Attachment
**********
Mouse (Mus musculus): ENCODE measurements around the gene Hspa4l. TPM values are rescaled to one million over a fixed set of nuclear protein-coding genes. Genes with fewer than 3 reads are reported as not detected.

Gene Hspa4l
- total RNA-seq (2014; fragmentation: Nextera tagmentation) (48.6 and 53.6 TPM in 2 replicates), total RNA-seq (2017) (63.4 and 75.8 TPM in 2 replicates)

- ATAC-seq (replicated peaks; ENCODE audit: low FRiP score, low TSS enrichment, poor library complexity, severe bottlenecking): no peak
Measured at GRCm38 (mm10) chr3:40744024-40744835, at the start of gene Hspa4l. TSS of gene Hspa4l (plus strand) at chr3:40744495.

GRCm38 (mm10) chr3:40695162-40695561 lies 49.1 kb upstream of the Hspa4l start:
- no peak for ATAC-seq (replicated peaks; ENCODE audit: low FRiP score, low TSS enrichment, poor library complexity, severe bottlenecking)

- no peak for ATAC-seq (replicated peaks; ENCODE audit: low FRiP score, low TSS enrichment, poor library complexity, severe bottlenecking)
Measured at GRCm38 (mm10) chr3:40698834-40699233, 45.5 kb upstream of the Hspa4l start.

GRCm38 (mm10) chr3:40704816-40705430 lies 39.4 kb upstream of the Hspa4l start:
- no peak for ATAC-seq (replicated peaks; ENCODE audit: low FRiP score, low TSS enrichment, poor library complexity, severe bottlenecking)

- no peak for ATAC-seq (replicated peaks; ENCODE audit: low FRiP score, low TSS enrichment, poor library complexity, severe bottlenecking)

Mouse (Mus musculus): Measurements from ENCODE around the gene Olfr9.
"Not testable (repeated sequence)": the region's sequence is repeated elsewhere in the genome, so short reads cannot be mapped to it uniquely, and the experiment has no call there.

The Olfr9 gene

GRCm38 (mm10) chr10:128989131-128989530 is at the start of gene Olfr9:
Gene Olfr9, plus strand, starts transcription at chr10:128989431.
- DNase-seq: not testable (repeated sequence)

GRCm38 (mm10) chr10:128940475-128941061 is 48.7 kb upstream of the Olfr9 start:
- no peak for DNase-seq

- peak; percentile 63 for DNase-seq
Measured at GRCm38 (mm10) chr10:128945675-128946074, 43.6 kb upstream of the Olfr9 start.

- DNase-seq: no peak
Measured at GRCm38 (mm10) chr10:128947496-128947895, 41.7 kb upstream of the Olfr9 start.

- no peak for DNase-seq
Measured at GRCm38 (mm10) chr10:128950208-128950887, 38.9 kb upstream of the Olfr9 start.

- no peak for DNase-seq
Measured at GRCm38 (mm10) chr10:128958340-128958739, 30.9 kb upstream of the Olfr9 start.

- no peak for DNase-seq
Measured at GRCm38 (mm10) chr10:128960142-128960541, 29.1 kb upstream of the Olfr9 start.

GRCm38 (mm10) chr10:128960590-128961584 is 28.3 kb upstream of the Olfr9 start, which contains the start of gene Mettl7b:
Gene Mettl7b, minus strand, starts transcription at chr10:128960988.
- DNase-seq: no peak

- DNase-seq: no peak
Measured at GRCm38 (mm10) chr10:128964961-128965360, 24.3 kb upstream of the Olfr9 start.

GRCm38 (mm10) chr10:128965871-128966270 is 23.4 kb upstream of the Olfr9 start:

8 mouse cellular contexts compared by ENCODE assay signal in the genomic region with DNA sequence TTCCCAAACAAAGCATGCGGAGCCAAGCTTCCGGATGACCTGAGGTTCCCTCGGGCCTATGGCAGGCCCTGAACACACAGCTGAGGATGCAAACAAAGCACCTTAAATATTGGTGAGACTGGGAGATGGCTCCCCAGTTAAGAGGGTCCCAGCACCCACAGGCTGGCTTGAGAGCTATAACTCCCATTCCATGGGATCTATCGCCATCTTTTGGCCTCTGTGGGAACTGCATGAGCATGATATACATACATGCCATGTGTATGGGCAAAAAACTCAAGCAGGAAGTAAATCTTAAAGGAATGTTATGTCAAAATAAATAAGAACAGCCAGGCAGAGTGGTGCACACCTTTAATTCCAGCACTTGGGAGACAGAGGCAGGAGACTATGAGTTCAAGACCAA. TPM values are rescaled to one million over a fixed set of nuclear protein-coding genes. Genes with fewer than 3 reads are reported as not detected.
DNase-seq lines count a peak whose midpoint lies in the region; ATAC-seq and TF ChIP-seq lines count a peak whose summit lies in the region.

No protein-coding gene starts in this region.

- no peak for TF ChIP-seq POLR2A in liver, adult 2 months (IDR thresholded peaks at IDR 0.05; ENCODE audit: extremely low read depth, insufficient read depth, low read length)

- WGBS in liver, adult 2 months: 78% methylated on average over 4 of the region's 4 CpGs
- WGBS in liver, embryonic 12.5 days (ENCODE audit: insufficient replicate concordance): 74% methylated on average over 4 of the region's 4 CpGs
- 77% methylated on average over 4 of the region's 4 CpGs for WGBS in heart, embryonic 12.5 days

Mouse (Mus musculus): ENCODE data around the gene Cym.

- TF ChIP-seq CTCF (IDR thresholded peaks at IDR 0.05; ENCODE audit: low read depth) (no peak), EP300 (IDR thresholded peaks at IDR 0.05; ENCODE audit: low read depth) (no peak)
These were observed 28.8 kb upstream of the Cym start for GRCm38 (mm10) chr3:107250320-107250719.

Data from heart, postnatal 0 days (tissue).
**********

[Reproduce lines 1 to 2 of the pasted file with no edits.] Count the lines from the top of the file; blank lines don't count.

Mouse (Mus musculus): ENCODE measurements around the gene Hspa4l. TPM values are rescaled to one million over a fixed set of nuclear protein-coding genes. Genes with fewer than 3 reads are reported as not detected.

Gene Hspa4l